After visiting last week’s Future Map 10 exhibition* at London’s Zabludowicz Collection, with it’s boastful bi-line: ‘showcasing the finest talent from the University of the Arts’, I have been thinking:
Why are we churning out so many artists?
Because we seem to have created a culture of art-school factories: get-em-in and churn-them-out, resulting in an unsustainable number of artist-graduates, for whom an actual career as artist, curator or administrator is unlikely.
Why do so many people want to go to art school?
One theory points to the past two decades where the YBA’s, and the likes of Banksy etc have become cultural celebrities, resulting in the media-led idea that art can deliver culture, status and money. But only for the fortunate ones: the so-called successfully emerged artist?
Making a living from art is difficult. The value placed upon the idea of emerging, and taking part in activities that may help you to emerge is a double-edged sword – sometimes beneficial but always costly – in both the artists own time and/or money.
Most internships are voluntary and, while providing useful contacts and experience, rarely lead to a paid job within the organisation. This is precisely because few organisations can actually afford to pay for staff, unless they are free. Another example of artists being used for their skills but exploited or undervalued in terms of remuneration.
Due to cuts, few galleries, public or otherwise, are able to offer artists an exhibition fee. Rather one is expected to exhibit for free, not just for the glory, but in exchange for the esteemed value this may or may not have in enhancing one’s career or CV value – that slow accumulation of competitive tick-box experiences.
There are more open art competitions than ever before, but often artists pay the gallery a fee – £8 to £50 – for the chance of having their work selected. However, research shows that many of these competitions attract hundreds or thousands of aspiring entrants, so chances are limited. Administering these opportunities can’t be cheap [even with the hardworking unpaid interns ] so that the competition proceeds provide some sort of life-line for less commercial galleries. Yet, galleries would cease to exist without artists. However, it seems doubtful many artists feel this sense of power.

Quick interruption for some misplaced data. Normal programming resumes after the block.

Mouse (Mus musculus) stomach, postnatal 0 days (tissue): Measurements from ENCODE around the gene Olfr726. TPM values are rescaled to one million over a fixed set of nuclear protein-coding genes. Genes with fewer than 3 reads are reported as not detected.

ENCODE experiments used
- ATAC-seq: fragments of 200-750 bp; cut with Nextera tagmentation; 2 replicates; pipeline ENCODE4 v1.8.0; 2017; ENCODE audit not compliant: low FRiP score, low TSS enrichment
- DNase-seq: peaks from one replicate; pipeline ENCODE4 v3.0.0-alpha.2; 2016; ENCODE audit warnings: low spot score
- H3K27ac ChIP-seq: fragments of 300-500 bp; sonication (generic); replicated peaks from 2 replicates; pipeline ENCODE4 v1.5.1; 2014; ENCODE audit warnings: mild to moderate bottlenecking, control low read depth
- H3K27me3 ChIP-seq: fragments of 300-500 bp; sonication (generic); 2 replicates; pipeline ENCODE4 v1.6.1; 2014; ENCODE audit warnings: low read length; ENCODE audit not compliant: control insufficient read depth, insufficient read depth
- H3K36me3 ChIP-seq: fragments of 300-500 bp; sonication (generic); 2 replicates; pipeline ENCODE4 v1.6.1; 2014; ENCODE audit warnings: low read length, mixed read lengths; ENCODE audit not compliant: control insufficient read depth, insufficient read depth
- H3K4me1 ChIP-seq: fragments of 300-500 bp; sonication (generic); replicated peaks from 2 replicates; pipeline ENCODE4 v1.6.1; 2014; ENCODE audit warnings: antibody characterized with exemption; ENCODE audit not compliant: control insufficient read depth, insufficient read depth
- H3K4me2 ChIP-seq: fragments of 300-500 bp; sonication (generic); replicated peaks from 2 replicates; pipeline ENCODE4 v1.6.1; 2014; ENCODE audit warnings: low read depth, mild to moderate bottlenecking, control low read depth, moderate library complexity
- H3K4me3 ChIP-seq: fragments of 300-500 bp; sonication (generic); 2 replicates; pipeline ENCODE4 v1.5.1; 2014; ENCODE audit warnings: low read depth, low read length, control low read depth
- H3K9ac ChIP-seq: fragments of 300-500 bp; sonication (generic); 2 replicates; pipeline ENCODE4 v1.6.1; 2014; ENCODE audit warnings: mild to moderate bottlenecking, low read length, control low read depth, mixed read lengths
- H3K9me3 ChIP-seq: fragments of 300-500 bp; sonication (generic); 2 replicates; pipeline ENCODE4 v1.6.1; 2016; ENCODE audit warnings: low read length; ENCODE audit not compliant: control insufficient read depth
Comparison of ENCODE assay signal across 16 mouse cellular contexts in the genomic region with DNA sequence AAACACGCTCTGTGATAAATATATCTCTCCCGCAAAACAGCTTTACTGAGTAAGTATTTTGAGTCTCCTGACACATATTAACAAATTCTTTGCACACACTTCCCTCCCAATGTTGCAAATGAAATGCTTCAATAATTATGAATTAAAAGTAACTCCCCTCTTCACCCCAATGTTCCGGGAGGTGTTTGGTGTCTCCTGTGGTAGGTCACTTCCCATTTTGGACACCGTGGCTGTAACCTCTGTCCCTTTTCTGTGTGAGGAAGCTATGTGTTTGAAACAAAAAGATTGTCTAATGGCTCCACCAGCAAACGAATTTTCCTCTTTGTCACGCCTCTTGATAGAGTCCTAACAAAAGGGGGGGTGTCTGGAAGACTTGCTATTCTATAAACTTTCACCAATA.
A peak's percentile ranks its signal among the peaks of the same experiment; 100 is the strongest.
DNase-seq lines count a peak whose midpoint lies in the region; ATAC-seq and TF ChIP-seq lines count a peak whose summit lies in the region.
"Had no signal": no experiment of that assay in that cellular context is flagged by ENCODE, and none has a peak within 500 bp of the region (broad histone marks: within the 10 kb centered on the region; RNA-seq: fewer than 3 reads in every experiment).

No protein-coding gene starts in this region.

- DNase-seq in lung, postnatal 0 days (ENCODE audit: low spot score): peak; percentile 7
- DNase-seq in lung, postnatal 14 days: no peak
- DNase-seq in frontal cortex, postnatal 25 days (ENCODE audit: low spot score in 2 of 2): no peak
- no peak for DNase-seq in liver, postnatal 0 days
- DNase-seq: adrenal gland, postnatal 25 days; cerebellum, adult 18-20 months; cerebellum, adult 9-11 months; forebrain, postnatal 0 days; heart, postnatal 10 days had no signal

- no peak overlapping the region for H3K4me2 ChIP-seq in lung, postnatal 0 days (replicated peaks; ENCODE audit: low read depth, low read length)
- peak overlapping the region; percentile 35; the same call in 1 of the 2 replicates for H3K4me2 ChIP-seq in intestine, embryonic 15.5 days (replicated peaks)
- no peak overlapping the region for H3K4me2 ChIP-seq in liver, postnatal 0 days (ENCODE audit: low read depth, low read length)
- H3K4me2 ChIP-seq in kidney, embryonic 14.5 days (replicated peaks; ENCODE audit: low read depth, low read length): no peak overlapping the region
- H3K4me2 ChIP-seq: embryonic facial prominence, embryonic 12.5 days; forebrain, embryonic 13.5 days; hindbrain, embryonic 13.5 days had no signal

Yet we live in hope – Why?
Because of the advent of a whole new generation of purpose-built, modern art galleries – Tate Modern, Baltic, Towner, and the soon-to-be-finished Turner, Margate and Jerwood, Hastings.
Art is the new religion – quite literally, as churches and chapels become art galleries. These art-venue success stories, said to be across all classes, have sold us a new and successful image of art in our culture. Art being valued, artists seen as heroes, cultural leaders and people to look up to. It used to be film stars and pop stars, and now it is [a few] artists.
No wonder young people want to grow-up to be artists, it equates to the celebrity culture of the past two decades, but with a middle-class culturally- aspiring twist.
What is the point of making art?
I can’t speak for a twenty-something. However, for those who choose to study in their forties or fifties, a second [mostly unpaid] career in fine art, obviously isn’t about money and success. It is fundamentally a more philosophical pursuit, in search of trying to make sense of: how we live now?
I believe work is made, in the hope of asking: how to be? and how to live?
Not: how to emerge?
However, in the end, whatever age, stage or experience we are at, we all seek to be valued – to have our large, insatiable art-egos stroked – and be told that our work is good. And for that, most artists give their time free, give their art free, and [happily?] continue to pay-up for the poor odds of gaining an exhibition opportunity.
So remind me, why do we do it? What is it all for?
And, what real alternatives are there?
* To read ‘Art without a Heart’ a review
of the Future Map 10 exhibition follow this link: www.a-n.co.uk/p/984463